Our smartphones don’t do much when they’re sitting there charging overnight, something Samsung and the University of Vienna want to take advantage of to cure diseases. A new app called Power Sleep uses your phone’s downtime to crunch protein calculations.
That data’s used to research cures for diseases, similar to Folding@Home, which was popularized by the PlayStation 3. In this case, Power Sleep — which was backed by Samsung, and made by its former in-house marketing agency Chiel — doubles as an alarm clock designed to replace whatever alarm people were using before. Once set, the app begins grabbing packets of data to crunch, which are about 1MB in size, then sending them back when the process is complete.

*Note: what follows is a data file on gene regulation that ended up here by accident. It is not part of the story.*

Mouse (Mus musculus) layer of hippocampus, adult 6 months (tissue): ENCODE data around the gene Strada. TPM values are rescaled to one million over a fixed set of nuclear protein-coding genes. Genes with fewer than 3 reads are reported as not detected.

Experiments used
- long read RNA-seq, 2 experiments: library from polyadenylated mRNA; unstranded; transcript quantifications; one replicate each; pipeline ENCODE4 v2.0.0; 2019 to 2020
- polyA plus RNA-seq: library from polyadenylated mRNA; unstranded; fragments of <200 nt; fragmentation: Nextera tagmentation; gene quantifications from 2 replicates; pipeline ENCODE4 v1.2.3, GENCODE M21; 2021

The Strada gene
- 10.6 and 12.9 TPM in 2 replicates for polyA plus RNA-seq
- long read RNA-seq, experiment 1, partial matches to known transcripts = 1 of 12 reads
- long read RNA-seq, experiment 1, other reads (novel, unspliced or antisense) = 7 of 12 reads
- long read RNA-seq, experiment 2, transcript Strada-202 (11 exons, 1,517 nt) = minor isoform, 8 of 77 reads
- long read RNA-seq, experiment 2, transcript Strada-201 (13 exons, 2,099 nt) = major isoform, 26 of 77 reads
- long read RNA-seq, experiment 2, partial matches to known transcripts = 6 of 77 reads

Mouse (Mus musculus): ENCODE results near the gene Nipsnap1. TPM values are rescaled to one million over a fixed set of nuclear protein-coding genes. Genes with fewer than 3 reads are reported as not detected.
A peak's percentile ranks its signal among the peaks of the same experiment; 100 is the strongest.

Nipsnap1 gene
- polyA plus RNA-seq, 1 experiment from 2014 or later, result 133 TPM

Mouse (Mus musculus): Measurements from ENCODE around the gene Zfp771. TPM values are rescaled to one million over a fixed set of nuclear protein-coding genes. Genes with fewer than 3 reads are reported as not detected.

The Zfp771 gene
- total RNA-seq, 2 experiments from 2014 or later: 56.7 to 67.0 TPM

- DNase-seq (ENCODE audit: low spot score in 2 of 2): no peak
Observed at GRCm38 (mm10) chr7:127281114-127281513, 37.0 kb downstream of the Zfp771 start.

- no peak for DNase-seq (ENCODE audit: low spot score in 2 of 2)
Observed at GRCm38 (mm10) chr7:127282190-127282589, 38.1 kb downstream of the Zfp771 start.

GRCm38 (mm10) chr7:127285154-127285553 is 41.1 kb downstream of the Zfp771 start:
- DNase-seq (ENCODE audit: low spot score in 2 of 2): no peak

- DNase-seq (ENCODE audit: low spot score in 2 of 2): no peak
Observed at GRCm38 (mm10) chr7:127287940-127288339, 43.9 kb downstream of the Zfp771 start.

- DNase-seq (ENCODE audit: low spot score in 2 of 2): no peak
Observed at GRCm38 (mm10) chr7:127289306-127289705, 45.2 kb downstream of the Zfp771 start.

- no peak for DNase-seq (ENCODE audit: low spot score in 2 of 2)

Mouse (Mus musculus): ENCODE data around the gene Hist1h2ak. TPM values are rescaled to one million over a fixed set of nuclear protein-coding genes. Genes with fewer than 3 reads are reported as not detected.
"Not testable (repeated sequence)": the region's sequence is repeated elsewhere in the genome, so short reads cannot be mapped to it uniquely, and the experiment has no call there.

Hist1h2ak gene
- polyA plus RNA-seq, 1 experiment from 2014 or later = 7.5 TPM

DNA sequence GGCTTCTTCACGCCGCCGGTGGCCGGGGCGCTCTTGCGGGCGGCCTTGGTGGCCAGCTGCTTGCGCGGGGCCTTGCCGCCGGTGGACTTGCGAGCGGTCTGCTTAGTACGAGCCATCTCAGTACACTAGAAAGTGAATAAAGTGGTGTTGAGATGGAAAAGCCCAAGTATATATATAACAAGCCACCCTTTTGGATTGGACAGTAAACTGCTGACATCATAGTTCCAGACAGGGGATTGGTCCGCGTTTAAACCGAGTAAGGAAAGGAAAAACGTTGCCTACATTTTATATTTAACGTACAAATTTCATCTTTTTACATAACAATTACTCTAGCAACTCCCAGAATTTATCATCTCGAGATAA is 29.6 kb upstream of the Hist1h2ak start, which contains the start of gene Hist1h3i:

This isn’t the first app to target unused computing cycles for scientific research. Last year UC Berkeley’s Space Sciences Laboratory released BOINC, an app named after its Berkeley Open Infrastructure for Network Computing project that effectively does the same thing, minus the alarm clock feature.
BOINC also lets people pick other distributed projects like identifying asteroids and monitoring earthquake activity. Power Sleep is actually based on BOINC, Chiel says, but focuses specifically on protein calculations.
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